WASHINGTON — The Anchorage-based 4th Infantry Brigade Combat Team (Airborne), 25th Infantry Division, known as the "4-25," has officially evaded shrinking its force size, as planned under the Obama administration, the Army announced Friday.
In July 2015, the Army announced that more than 2,600 soldiers housed at Joint Base Elmendorf-Richardson (JBER) were among 40,000 slated for elimination across the country, part of a long-term effort to shave 120,000 troops off of the Army's overall force numbers.
But after demonstrations, a series of visits from top-ranking generals and dogged pressure from Alaska's congressional delegation, particularly Sen. Dan Sullivan, the cuts never came to be. The soldiers at JBER were the only ones, nationwide, to escape the fate they once feared. The cuts were first postponed, then delayed indefinitely and now are officially off the table, the Army announced. Instead, 1,500 soldiers from the 4-25 will deploy to Afghanistan later this year.
All three members of the Alaska delegation played some part in the effort to convince the Army that the 4-25 was too important to let go. But Sullivan is one of a small number of active-duty military members in Congress (Marine Reserves) and a member of the Armed Services Committee, where he mentioned the 4-25 at just about every hearing for the last two years.
By Friday, Sullivan said many of his Senate colleagues knew more about the 4-25 than most people living in Alaska. He said he was getting high-fives from Armed Services Committee members in the hallways.
"If you look at the 40,000 troops the Army cut when they made these announcements about two years ago — every one of those soldiers, with the exception of ours, are now gone. Every one of them," Sullivan said.
"I've been working tirelessly along with Sen. Sullivan and Congressman Young to reverse the proposed downsize of the 4-25 since it was first announced in 2014," Sen. Lisa Murkowski said Friday. "As a member of the Defense Appropriations Subcommittee, I will work to ensure the 4-25 is adequately funded."
The Army said Friday that the final decision to retain the 4-25 after deployment to Afghanistan "is dependent on receiving an appropriation from Congress commensurate with the increased end strength outlined in the (National Defense Authorization Act)."
Back in Anchorage, Mayor Ethan Berkowitz had formed a group to review the economic prospects for the city if the troops were cut at JBER. They found the potential for "significant impacts to the small businesses and general economy of North Anchorage and Chugiak/Eagle River," he said Friday.
"It is great news that our friends and neighbors in the 4-25 are here to stay," he said, touting their contributions to the city.
Sullivan heard about the Army's decision early, during a chance encounter with Gen. Mark Milley, the chief of staff for the Army, at a White House event for Wounded Warriors on Thursday.
"I found out then," Sullivan said Friday. "You know, we were hearing rumors but I hadn't heard officially, and he gave me the word — not only the word about them staying indefinitely, the full brigade combat team, but also about their upcoming deployment."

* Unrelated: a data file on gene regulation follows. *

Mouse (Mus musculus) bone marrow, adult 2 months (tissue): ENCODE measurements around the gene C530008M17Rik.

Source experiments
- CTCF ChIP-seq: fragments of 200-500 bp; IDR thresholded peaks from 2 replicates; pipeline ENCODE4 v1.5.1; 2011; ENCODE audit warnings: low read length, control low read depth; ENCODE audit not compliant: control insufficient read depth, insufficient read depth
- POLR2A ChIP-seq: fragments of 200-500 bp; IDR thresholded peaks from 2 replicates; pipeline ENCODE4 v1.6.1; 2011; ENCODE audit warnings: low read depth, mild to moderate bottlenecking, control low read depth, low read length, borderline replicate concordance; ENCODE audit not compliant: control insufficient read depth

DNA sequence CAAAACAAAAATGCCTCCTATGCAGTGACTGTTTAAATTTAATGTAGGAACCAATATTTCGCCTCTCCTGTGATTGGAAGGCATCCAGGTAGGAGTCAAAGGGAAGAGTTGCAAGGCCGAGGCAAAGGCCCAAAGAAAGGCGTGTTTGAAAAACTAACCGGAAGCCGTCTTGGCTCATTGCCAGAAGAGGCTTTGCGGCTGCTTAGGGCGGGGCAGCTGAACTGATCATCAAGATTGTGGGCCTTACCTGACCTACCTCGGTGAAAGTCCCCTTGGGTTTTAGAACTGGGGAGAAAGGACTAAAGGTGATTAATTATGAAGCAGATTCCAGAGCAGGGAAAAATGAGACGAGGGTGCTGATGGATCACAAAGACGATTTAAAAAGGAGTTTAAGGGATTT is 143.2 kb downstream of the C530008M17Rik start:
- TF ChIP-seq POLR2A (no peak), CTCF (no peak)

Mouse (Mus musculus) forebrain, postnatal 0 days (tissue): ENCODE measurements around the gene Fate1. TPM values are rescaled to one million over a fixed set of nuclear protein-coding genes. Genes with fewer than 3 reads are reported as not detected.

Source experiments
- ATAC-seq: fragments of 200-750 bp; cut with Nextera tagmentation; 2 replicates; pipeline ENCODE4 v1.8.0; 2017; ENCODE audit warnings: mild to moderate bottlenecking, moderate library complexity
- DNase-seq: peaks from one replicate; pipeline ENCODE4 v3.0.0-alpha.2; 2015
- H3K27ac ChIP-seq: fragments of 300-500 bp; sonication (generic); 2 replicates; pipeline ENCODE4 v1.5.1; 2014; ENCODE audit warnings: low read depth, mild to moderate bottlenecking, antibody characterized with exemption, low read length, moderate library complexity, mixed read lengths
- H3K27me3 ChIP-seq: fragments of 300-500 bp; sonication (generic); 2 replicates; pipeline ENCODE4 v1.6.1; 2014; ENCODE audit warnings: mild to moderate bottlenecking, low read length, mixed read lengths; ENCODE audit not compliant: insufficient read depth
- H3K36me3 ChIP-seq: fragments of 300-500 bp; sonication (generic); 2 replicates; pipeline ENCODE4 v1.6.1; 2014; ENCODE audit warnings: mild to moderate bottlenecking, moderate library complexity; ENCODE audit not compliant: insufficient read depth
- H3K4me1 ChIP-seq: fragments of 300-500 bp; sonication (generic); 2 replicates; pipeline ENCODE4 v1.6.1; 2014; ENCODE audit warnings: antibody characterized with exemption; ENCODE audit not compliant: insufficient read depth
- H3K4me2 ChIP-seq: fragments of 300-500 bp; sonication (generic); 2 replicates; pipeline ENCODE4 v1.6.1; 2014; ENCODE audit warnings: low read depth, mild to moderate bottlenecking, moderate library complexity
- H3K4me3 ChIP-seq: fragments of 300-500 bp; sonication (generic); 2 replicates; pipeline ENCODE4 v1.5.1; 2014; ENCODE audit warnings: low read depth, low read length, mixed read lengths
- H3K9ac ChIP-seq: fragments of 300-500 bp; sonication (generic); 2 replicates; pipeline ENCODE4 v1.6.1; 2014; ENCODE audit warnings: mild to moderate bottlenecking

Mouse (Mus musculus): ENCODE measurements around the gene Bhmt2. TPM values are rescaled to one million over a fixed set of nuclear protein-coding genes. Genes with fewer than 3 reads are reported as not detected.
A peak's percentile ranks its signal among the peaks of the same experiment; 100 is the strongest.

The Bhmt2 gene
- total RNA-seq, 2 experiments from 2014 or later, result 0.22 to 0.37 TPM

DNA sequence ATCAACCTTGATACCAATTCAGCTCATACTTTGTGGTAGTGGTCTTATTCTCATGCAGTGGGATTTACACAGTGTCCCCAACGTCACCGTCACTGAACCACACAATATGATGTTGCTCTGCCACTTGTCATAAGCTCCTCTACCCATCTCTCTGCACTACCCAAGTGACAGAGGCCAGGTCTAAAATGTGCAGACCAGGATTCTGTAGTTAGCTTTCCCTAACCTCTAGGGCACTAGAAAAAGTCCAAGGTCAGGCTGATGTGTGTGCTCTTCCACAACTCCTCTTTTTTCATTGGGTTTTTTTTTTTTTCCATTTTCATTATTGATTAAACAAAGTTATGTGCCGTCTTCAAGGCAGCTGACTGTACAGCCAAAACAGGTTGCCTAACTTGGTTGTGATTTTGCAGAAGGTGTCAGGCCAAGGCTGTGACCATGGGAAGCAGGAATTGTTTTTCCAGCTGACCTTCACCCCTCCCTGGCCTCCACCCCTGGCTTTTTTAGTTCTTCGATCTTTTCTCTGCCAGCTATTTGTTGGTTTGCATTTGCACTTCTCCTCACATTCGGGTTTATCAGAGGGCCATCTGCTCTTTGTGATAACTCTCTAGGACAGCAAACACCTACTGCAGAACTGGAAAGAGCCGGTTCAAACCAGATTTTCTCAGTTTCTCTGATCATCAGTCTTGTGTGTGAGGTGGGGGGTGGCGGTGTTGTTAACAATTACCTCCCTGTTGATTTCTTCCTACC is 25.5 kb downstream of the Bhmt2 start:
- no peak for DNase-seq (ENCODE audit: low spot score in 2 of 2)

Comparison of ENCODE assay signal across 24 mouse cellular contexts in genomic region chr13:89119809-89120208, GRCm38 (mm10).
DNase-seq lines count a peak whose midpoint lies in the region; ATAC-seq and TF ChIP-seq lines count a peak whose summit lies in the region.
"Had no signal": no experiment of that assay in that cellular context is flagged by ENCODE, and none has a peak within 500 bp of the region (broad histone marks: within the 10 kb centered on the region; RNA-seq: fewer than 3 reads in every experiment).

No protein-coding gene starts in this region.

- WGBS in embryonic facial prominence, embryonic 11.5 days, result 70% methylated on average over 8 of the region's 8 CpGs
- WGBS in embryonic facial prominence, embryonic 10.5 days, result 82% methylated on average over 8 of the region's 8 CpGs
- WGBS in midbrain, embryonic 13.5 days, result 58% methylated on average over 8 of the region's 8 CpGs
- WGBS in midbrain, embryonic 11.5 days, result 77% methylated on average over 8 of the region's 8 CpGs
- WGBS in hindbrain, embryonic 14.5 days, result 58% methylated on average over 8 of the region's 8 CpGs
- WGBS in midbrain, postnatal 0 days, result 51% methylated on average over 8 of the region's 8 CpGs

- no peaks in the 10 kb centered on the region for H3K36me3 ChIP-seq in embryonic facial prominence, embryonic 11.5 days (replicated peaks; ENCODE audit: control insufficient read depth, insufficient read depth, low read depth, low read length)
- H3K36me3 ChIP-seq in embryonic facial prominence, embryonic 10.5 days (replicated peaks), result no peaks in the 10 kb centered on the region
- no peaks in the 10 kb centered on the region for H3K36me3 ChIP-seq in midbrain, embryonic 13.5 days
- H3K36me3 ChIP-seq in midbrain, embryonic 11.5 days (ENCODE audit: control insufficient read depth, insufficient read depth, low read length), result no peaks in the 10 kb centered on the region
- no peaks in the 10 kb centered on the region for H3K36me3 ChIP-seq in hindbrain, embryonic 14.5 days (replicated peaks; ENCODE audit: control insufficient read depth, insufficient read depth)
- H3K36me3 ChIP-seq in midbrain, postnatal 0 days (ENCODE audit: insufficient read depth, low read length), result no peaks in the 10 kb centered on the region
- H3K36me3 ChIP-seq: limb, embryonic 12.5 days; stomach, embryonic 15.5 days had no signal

During Sullivan's two-year fight to keep the 4-25, he stuck to a few key arguments as to why the Army needed to rethink its efforts.
First, he reasoned that their training was unusual and valuable, dealing with mountainous regions and very cold weather, and there aren't many units that are equipped to handle those conditions.
Second, he focused on Alaska's proximity to the Asia-Pacific region (think North Korea), and to America's Arctic.
"As the Russians were building up four new brigade combat teams in the Arctic, and a new Arctic military command, we're going to get rid of our only brigade combat team based in the Arctic? I think that would have been a really bad signal to send to Vladimir Putin and the Russian military," Sullivan said.
Gov. Bill Walker said he thought the decision to keep the soldiers at JBER is a "powerful recognition" of Alaska's "unique and strategic geopolitical location."
"Not only are they the only airborne brigade in the Pacific and the only Arctic-capable airborne brigade in the U.S. Army, they are one of the finest light infantry units in the entire military," Rep. Don Young said Friday.
And third, Sullivan set out to undo a part of the Army's review that he felt was faulty: The facilities in Alaska were rated low for training.
On Friday, Maj. Gen. Bryan Owens, the commanding general of U.S. Army Alaska, touted the brigade's rigorous training "in a wide range of climates and environments."
Along the path between the announcement that the JBER troops were on the chopping block and Friday's reversal, there were a series of meetings and events that led to Army officials' about-face.
Sullivan got the ball rolling in Washington, D.C., when he put a hold on the nominations of several incoming military leaders who were going through the Senate confirmation process. The "commitment I got from them was to put a hold on the decision," and an agreement that they would come up to Alaska and see the troops for themselves, Sullivan said.
Sullivan and Murkowski also inserted language into a Defense authorization bill that encouraged a formal review of the nation's Arctic needs.
The senator pointed to demonstration exercises at Fort Polk in a Joint Readiness Training Center exercise in February 2016, a live-fire training scenario where troops demonstrate their work in combat-like conditions.
"Ever watch 1,000 members of an airborne combat team drop out of the sky? It's impressive," Sullivan said. He attended, as did Gen. Milley.
And Sullivan touted the support of the local community, which he said even impressed one of the many military officers who visited Alaska to review the troops.